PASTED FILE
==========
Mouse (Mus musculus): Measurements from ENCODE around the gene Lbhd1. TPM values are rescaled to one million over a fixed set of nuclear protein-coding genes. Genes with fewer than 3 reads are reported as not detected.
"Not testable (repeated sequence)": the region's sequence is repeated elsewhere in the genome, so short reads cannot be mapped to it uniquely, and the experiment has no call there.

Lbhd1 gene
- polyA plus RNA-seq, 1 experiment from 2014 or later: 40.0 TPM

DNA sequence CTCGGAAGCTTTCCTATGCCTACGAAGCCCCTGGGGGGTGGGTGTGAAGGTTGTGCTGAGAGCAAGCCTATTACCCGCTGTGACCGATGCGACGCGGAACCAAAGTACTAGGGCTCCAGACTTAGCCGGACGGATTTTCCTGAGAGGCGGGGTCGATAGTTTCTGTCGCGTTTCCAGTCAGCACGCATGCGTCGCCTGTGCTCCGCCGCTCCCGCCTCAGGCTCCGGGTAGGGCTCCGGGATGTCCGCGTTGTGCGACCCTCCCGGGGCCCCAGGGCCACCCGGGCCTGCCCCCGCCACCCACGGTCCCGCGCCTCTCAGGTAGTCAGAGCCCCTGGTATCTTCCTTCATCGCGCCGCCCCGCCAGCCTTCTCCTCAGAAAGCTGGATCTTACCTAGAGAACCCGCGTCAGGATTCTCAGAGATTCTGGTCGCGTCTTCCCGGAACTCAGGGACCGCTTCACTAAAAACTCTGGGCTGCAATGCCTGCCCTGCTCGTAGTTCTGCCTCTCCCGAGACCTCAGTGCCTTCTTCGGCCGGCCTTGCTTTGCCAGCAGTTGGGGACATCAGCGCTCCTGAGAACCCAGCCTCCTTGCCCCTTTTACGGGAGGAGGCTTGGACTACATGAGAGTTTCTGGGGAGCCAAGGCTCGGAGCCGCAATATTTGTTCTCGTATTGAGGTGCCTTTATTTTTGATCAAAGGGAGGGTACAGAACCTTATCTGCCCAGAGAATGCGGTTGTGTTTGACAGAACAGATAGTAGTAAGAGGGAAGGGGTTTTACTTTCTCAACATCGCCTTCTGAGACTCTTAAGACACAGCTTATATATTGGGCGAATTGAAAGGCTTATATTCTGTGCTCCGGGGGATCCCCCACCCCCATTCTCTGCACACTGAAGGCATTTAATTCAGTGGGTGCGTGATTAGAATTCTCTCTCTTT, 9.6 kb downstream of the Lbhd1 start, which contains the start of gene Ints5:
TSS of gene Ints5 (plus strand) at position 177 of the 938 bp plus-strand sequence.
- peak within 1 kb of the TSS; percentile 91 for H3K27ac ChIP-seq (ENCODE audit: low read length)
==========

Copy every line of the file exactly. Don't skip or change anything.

Mouse (Mus musculus): Measurements from ENCODE around the gene Lbhd1. TPM values are rescaled to one million over a fixed set of nuclear protein-coding genes. Genes with fewer than 3 reads are reported as not detected.
"Not testable (repeated sequence)": the region's sequence is repeated elsewhere in the genome, so short reads cannot be mapped to it uniquely, and the experiment has no call there.

Lbhd1 gene
- polyA plus RNA-seq, 1 experiment from 2014 or later: 40.0 TPM

DNA sequence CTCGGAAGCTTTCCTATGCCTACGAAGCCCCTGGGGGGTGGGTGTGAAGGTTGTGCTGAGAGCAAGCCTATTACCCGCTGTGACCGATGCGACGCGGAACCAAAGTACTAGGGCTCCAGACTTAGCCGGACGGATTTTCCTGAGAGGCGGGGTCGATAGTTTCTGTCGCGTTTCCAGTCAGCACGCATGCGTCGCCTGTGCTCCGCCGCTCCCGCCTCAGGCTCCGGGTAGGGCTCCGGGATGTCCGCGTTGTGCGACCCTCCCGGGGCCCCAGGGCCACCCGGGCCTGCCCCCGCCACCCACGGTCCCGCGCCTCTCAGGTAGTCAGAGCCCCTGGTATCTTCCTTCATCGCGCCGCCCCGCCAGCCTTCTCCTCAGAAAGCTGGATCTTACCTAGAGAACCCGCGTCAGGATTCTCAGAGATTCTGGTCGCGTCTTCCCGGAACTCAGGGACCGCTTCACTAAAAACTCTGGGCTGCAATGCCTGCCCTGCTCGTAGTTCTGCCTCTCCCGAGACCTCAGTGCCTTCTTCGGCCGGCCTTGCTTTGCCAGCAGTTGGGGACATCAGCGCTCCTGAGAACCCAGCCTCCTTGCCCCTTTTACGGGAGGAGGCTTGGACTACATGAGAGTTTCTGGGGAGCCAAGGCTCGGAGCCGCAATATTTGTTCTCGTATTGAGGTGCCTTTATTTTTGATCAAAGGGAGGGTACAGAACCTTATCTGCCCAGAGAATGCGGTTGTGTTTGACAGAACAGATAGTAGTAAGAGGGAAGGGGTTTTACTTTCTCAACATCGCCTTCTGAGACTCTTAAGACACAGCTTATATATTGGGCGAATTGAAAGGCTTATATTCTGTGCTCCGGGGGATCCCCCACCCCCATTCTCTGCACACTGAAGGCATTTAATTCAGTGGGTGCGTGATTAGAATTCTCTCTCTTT, 9.6 kb downstream of the Lbhd1 start, which contains the start of gene Ints5:
TSS of gene Ints5 (plus strand) at position 177 of the 938 bp plus-strand sequence.
- peak within 1 kb of the TSS; percentile 91 for H3K27ac ChIP-seq (ENCODE audit: low read length)